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What To Do When Your Friend Is Suicidal

September 14, 2018

 

What’s In The Name of Suicide 

 

September is Suicide Awareness Month as well as Self-care month. For this blog we’ll be getting into what makes a person suicidal and if Suicide is really the answer. Make sure to subscribe to VIEISME to receive notifications on new blogs every week and if you like what you read, please share it on all social media platforms. Now let’s begin, suicide is never the answer but that doesn’t make the pain stop hurting. 

 

As someone who has battled depression and suicidal thoughts since childhood, I KNOW the desire of the suffocating emotional and mental hurt and thinking that suicide would make it all stop. What people who aren’t suicidal don’t understand is that there’s no amount of reasoning and loving efforts that will make a suicidal person stop feeling suicidal. It’s an internal wound that no one but the suicidal person can fix. It’s a dark hole that one struggles with for years to climb up out of. Some suicidal people often don’t “look” suicidal, meaning they aren’t dark and gloomy on the brink of tears. Robin Williams was a famous and beloved comedian that was battling depression and ultimately killed himself. I bring up this point to say is, even the funny friend or the strong friend needs to be checked up on from time to time.

 

 

Your Friend Is Suicidal, Now What?

 

If you have the mental and emotional fortitude, ask him/her why s/he feels this way and what about their life is causing him/her pain. This might seem so simple, and it is. The point in asking this question is to give the suicidal person room to voice and pinpoint what exactly about their current situation in their life is triggering dark thoughts. It gives him/her the agency to take ownership of their feelings and place where the pain is coming from.

 

 

All you need to do is listen. Unless you are a licensed professional, don’t give any advice. Just simply listen. If from what s/he is sharing seems like an immediate emergency, suggest professional help to the person. Don’t phrase help in the context of being crazy or abnormal. Phrase help is a supportive and brave manner and if you have the ability to even help your friend through the process of finding professional help, that’s even better. Don’t treat your friend any other way that is different than you’re used to. It will set off alarms that you think they’re weird or crazy. In discussion, just be sensitive to your friend’s plight and choose your words carefully to not trigger him/her.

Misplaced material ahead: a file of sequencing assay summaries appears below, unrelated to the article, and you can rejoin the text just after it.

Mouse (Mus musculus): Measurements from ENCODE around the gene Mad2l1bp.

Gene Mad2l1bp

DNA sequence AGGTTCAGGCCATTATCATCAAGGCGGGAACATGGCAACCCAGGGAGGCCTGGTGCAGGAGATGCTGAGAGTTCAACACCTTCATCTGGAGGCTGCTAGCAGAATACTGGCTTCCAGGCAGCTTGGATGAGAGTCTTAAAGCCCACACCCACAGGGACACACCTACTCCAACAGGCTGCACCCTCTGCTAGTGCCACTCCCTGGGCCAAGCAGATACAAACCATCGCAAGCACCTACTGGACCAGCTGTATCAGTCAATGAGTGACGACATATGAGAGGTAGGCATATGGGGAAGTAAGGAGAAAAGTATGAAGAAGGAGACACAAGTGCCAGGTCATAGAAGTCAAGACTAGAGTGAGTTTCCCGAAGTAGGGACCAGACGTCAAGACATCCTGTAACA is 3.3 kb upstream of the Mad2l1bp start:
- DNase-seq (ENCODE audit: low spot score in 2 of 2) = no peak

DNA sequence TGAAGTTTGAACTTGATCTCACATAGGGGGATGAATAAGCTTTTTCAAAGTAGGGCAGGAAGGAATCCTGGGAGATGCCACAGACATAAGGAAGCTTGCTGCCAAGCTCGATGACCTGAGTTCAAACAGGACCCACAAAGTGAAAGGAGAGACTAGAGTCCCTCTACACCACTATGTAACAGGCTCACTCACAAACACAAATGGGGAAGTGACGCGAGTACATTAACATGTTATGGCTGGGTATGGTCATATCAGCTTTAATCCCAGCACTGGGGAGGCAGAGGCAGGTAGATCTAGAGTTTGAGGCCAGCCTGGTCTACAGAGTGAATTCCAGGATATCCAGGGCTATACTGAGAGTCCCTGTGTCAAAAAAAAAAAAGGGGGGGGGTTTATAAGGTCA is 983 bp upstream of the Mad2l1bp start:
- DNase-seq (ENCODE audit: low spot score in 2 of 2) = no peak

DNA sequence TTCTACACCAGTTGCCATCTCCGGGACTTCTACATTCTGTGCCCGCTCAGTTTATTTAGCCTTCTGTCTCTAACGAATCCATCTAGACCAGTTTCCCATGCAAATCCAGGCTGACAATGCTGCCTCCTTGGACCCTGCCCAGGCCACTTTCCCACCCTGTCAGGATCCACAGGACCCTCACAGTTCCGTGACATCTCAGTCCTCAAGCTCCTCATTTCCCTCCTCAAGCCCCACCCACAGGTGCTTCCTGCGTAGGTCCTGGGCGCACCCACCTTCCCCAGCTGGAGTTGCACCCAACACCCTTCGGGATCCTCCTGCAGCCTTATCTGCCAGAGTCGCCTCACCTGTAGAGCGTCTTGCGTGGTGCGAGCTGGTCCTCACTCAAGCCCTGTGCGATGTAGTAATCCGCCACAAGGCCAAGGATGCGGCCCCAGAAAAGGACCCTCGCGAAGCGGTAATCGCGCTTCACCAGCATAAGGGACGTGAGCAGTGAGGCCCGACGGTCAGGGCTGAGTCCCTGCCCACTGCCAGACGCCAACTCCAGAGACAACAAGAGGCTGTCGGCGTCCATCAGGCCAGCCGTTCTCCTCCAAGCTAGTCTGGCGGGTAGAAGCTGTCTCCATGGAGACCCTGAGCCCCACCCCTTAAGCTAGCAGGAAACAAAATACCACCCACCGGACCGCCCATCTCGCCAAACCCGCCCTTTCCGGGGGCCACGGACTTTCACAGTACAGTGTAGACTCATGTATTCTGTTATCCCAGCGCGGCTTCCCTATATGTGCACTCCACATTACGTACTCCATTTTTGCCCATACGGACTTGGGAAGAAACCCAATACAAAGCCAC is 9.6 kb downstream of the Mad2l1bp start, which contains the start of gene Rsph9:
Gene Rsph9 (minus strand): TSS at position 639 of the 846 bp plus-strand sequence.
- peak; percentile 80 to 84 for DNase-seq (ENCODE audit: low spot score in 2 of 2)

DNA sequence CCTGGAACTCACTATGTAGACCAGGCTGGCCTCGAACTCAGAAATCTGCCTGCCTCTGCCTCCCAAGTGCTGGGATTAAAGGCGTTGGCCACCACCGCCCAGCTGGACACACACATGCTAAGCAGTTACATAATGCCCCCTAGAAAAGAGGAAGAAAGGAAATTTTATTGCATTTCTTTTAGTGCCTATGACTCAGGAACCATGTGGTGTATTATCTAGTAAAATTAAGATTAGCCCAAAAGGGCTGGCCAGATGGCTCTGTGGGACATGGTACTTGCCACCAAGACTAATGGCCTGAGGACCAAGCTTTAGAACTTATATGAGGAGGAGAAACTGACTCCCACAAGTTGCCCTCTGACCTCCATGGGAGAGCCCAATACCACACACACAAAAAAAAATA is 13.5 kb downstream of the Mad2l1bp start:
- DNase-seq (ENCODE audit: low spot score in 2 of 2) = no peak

What Your Care Means To Me 

 

Suicidal people need sincere care. S/he needs to know that someone cares about him/her and is willing to help him/her sort out this confusing part of their life. S/he wants to be heard and supported and probably there have been times s/he question his/her sanity before. So if you come into the conversation with judgement or blame it will only draw the person closer away from you because what you taught the person, even if it wasn’t your intent was that s/he can’t trust you.

 

 

This is when the suicidal person learns to keep their pain to him/herself and the next thing you know, s/he’s dead. Of course this wouldn’t be your fault. Someone else’s troubles are never your fault, however the lack of action in stepping up is debatable for your conscience (we’ve seen this play out in the fiction show 13 Reasons Why). The gift of discernment isn’t taught to us all. Sometimes we stumble upon it and other times we look back and critique our actions or the lack there of. In a sensitive situation like having a suicidal friend, you should use all the tools you know, especially empathy. Make decisions based on the effort of trying to weather the storm with this friend so you both can see the rainbow at the end. But if you can’t do that or you don’t know how to do that, it’s fine. No blame will be brought to your feet, but at the very least, you can steer your friend to the right direction and that’s a professional.

 

 

Conclusion 

 

Sometimes the best efforts fail. At the end of the day, this is your friend’s battle and you shouldn’t take on anyone’s pain. Suicidal thoughts won’t go away like a cold. It is a hard strenuous process that takes a lot of inner work. The person has to be willing and able to find what the cause of their suicide is and what s/he needs to help him/her make that 180 shift. There will be relapses, quitting rhetoric, feelings of lost cause, hate, lashing out (and possible hospital stays). Suicide is a mental illness and should be viewed as such. You might mean well and not understand why your effort isn’t producing the results you want or why you’re trying to understand him/her but still feel lost. This process isn’t about you. Remember that. You are a guest in this person’s transformation. Your only responsibility is to love them through it all and if you can, listen with no judgement.

 

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